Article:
MLK Breakfast and Black History Month | Arts & Culture

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MLK Breakfast and Black History Month
MLK Breakfast and Black History Month

Celebrating the birth and legacy of Dr. Martin Luther King, Jr. at the annual breakfast in Jacksonville, Florida is an honor. The opportunity for all faiths, cultures, generations, genders to engage in discussion, dialogue and sharing in unity the ideologies of men and women that worked tirelessly with Dr. Martin Luther King, Jr. 
Reflecting on the events of 2012 with violence against
Black youth, School to Prison Pipeline, homelessness,
unemployment and the stagnation of educational
success of Black youth. These issues should not be
forgotten during parades, breakfasts, dinners, prayer
services and celebrations that will happen even before February 1st.

Celebrating Dr. Martin Luther King, Jr. birth and
accomplishments should give all people pause to
see where they align themselves to equality, justice,
peace and the unity of humanity as a human race.
In Jacksonville, Florida the city struggles with
African American male’s struggles in school, growing
fatherless children, increased need for mentors,
violence in communities, more men volunteering in
schools, and economic/political involvement by Blacks.
There is an underlying perception of fear, mistrust
and deception that Black males need to be saved.
When this perception started is not important,
significantly what can be done to change the course
of events that seem to lead to continued self execution,
self destruction and societies fear of Black boys and
girls because they wear a Hoodie?

“Black youth do not need to be saved they need to be
valued, loved, educated, nurtured, hugged, guided,
taught peace, taught how to respect, taught how to love,
taught how to read the bible or even the Qu’ran and
importantly come to terms with who they are and the
greatness of their history” Wm Jackson 1/2013
The quote used, “Our lives begin to end the day we
become silent about things that matter.”
Dr. Martin Luther King, Jr.

Attending the Dr. Martin Luther King Breakfast and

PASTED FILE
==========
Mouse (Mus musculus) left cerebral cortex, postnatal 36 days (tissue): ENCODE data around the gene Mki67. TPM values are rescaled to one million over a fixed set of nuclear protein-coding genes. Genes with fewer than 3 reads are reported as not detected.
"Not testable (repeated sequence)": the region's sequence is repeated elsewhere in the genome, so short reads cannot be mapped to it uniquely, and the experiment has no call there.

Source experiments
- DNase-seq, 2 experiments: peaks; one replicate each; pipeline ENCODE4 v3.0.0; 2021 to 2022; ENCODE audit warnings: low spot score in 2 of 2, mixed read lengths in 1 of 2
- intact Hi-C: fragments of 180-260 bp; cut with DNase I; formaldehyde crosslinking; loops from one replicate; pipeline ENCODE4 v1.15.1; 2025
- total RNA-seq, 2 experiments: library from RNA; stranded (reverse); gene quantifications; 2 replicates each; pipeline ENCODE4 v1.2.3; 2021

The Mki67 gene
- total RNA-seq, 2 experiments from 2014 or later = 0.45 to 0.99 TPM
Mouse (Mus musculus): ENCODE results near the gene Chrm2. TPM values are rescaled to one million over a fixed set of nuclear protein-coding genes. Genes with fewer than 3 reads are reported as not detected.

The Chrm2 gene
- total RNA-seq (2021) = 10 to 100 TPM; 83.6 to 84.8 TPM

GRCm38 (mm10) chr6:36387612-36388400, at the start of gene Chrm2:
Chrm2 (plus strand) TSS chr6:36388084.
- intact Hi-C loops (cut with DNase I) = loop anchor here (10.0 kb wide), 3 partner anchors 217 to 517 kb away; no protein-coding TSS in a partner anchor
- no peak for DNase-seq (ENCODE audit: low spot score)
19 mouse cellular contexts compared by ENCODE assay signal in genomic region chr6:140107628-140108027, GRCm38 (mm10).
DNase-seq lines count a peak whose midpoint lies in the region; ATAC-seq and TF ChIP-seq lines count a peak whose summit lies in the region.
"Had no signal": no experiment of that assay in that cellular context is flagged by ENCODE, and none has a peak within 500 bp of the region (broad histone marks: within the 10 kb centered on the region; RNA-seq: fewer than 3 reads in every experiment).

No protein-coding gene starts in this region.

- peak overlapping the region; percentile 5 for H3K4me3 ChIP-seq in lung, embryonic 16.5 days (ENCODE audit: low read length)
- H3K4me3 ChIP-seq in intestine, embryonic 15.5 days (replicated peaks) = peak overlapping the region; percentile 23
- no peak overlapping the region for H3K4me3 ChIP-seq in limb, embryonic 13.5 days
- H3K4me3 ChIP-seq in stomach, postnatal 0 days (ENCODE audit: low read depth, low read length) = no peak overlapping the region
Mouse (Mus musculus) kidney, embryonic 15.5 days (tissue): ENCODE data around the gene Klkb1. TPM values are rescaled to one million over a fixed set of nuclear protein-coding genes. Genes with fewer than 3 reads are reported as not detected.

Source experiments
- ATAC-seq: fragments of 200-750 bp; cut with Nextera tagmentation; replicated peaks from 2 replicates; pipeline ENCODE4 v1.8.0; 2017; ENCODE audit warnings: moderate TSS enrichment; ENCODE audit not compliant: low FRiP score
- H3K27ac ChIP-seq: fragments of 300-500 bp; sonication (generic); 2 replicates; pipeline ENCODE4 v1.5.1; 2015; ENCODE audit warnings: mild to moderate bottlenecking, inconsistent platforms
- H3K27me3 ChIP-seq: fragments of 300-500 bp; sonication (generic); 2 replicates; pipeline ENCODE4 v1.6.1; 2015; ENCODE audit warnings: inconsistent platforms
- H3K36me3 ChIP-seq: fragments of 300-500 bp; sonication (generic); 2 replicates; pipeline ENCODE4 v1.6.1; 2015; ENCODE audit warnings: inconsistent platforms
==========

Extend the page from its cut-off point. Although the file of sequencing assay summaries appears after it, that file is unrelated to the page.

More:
listening to Ambassador Andrew Young I did not hear
weakness or despair; I did not hear defeat, or loss
of faith, I heard hope, a burning fire to continue to
lift children up to their potential greatness through
mentoring, parenting and accountability. I heard how
important mentoring is. Sharing with all people that
we have come a long way, but must continue to work
together to go further.

Ambassador and Ordained Minister Young’s chilling
words of “What if there was no Dr. King” and others like
him where would we be? If not for the efforts of Civil
Rights strategist that used the tools of peaceful non
violence for protesting, prayer and praise to God for
guidance, wisdom and protection. The foundations of
free and equal educational access to prepare the next
generation to lead. In many ways Blacks and other
cultures would still be in slavery by the laws of Jim Crow,
political segregation, economical denial and educational
poverty if not for those like Minister Young and Dr. King.
During the annual Martin Luther King, Jr. Breakfast youth
were recognized “Tomorrow’s Leaders” for their literary
accomplishment in writing essays in honor of Dr. King,
so moved by their efforts, my wife and I both parents
and grandparents donated computers to the winners and
runner ups to show that education is the key to
achieving greatness in life.

Winning Essays:

Andrew Young’s comments spread the anointing of
Dr. Kings' blessed works to free society from all forms
of slavery, poverty and ignorance. The anointing of words
that lead to the praise of God’s great power in things
to free people came when Minister Young stated that,
“When God lays his hands on you there is no telling where you will go.”

This is the year of celebrating the Emancipation Proclamation,
150 years of freedom. There are many successes for Blacks;
there should be more story’s of educational achievement,
 economical prosperity, political involvement and just as
importantly family unity and strength. Since achieving
freedom 150 years ago Blacks should not have Colorism
issues, envy, jealousy, self pity, failing students and cultural
disrespect.  Blacks should love themselves as stated here:

The love of self comes in the statement that,” if I’m
reincarnated a thousand times, I want to come back Black
each and every one of them (Black)”

Eric L. Wattree “I Love Being Black”

Thousands died during and after slavery to be
educated there should be more college classrooms filled
with growing scholars like Dr. King and Minister Young.
There should be no begging for mentors, schools
should be overflowing with men mentoring and encouraging
youth.  Andrew Young speaking about mentoring very important,
"It don't take much to mentor" just the desire and
commitment to give back to a person’s community.

The time is now to stop blaming Slavery and make a change.
The Martin Luther King, Jr. breakfasts, dinners, luncheons,
and other events should be the starting point to progress.
The best way to honor Dr. Kings life is not just through a breakfast,
not just marching in a parade, but to follow his examples every day
and be involved in the lives of youth. The passionate
statement should motivate youth to extend their vision
to success and educational value and appreciation.

There should be NO excuses from youth and parents
after Andrew Young’s comment about education
and opportunities in the US.
“There’s no place else on the planet that offers
to all of its citizens the opportunities, the possibilities,
the potentials and the freedoms of these United States.”

Andrew Young Speech:

Support These Community Events:
Real Talk Real Change IV - Jacksonville Public Library
Jacksonville, Florida
Thursday, January 24th 6:30pm to 8:00pm

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